Because the root causes of codependency are primarily based on the relationship between parent and child, as well as the household environment, codependent behavior is learned. As a consequence, this leads to becoming unable to develop and maintain mutually healthy relationships, causing a codependent to prefer and maintain one-sided and emotionally distrustful or dysfunctional relationships.
As a result of witnessing unhealthy family relationships or growing up in a household with addicts, these survival responses that develop become negatively imitated and practiced in adult relationships.
Further root causes of codependency:
- Family addictions – drugs, alcohol, sex, work, gambling, or work.
- Witnessing or experiencing physical, sexual, or emotional abuse.
- A family member suffering from a mental illness or chronic physical illness.
The impact of these experiences leads to unresolved emotions that manifest into complications later in life. In addition to being prone to develop codependency behaviors, you may also develop mental health challenges, physical illnesses, and psychological disadvantages.
What are the unhealthy codependent friendship signs?
A codependent friendship means that you and your friend start to lose your sense of individuality.
The friendship becomes the center of your life and governs how you make decisions. In a codependent friendship, one or both friends overshare their opinions, thoughts, values, and major life decisions.
These are all based on friendship which does not allow for any personal development or growth.
A common sign of an unhealthy codependent friendship is not having any time for yourself, it is almost impossible to engage in small things like self-care.
Although it is healthy to have close relationships with your friends that you can rely on from time to time, in an unhealthy codependent friendship, that line is crossed and boundaries are lost.
Have you ever thought to yourself, ‘my friend is codependent on me?’ and did not take it seriously? That may have been a sign of an unhealthy codependent friendship.
If you are looking to understand or identify the signs of an unhealthy codependent friendship, counselors suggest looking out for these indicators:
1. One friend always feels extremely drained after spending time together.
If you are the friend that is always giving or helping your friend overcome challenges or personal problems, you might start to feel drained after spending time with your friend.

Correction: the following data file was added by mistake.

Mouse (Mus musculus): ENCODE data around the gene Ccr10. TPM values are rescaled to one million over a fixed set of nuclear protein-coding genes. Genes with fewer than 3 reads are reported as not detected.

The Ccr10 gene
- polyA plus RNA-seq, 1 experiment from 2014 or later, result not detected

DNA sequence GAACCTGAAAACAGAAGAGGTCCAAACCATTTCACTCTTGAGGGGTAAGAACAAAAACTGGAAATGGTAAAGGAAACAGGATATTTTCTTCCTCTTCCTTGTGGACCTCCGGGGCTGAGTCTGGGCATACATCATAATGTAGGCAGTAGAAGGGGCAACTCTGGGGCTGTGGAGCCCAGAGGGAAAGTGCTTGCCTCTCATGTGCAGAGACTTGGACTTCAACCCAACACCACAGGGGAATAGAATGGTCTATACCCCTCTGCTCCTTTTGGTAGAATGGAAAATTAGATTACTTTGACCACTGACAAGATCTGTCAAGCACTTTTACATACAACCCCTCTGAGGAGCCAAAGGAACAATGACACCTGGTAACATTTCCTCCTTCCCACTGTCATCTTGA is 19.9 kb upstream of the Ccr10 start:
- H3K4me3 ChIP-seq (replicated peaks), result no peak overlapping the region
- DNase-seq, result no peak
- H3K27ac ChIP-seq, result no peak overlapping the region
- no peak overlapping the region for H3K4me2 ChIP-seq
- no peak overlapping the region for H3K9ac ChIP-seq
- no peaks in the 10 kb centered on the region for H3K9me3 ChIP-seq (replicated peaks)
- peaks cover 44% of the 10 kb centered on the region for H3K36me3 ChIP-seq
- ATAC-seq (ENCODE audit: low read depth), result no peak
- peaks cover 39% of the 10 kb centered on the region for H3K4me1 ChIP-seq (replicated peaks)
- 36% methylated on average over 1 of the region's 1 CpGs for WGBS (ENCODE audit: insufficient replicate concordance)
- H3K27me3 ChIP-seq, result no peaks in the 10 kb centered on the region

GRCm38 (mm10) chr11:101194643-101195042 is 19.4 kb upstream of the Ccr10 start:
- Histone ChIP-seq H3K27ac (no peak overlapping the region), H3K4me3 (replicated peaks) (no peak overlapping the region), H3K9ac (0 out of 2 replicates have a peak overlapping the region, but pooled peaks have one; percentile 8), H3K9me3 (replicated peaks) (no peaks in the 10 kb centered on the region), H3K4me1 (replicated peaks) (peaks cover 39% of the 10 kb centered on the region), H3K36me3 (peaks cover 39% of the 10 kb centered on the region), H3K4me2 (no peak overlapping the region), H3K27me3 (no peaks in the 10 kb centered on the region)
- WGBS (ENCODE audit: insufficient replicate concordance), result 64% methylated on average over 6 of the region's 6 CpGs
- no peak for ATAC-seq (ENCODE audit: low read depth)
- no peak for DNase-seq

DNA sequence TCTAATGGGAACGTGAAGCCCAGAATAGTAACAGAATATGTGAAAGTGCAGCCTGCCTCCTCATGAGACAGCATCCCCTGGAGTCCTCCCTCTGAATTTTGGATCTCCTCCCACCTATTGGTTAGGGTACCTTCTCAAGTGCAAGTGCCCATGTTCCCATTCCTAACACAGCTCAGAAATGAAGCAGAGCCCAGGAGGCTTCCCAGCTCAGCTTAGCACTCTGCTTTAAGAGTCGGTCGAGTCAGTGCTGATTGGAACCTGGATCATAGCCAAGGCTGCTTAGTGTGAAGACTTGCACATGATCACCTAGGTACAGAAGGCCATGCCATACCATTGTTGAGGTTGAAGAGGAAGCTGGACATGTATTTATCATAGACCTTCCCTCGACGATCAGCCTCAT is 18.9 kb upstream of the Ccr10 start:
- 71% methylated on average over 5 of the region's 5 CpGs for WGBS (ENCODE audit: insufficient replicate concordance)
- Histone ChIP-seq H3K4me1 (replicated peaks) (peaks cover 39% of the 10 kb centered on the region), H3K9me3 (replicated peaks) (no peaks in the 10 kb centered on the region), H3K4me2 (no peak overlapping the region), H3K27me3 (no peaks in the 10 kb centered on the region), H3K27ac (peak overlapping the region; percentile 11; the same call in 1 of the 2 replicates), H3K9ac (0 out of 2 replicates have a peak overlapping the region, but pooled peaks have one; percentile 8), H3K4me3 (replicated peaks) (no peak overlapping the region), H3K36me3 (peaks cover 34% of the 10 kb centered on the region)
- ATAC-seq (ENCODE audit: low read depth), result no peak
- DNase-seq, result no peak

2. Your friend always needs saving.
Although it is normal to be there for a friend during tough times, someone who enjoys being taken care of can tend to take advantage of your good nature. This leads to you always having to come to the rescue when something goes wrong.
3. One person is in control.
In a codependent friendship, there is an imbalance. One friend will always find a way to overrule the situation. This is because there is a lack of boundaries that allow you to separate your feelings from your friends.
4. Happiness or state of being depends on your friend.
Because a codependent friendship becomes so dysfunctional, when you or your friend are upset or unhappy, it automatically affects the other. There are no individual feelings or emotions.
5. Your friend’s needs come before yours.
It is common in codependent friendships for one to dismiss their own needs and feelings to make the other happy. This becomes dangerous because over time you may find yourself disregarding your values and morals to please a friend.
6. Feeling guilty for expressing personal needs or wants.
If you are the giver in the friendship, it may be hard for you to share your needs with your friend because you feel guilty for not considering them first.
7. There is jealousy.
If a friend becomes extremely jealous of you growing closer to someone else, they will start to act passive-aggressive with you or make you feel bad for abandoning them for another person.
8. Relying on the friendship.
If one or both friends are heavily relying on the friendship to help their self-esteem, confidence, or happiness, it is a sign of an unhealthy codependent friendship.
Codependency in friendships can be hard to identify and acknowledge. If you have ever thought, ‘my friend is codependent on me’ or are having doubts that you are so dependent on your friend, keep reading and learn how to overcome codependency in friendships.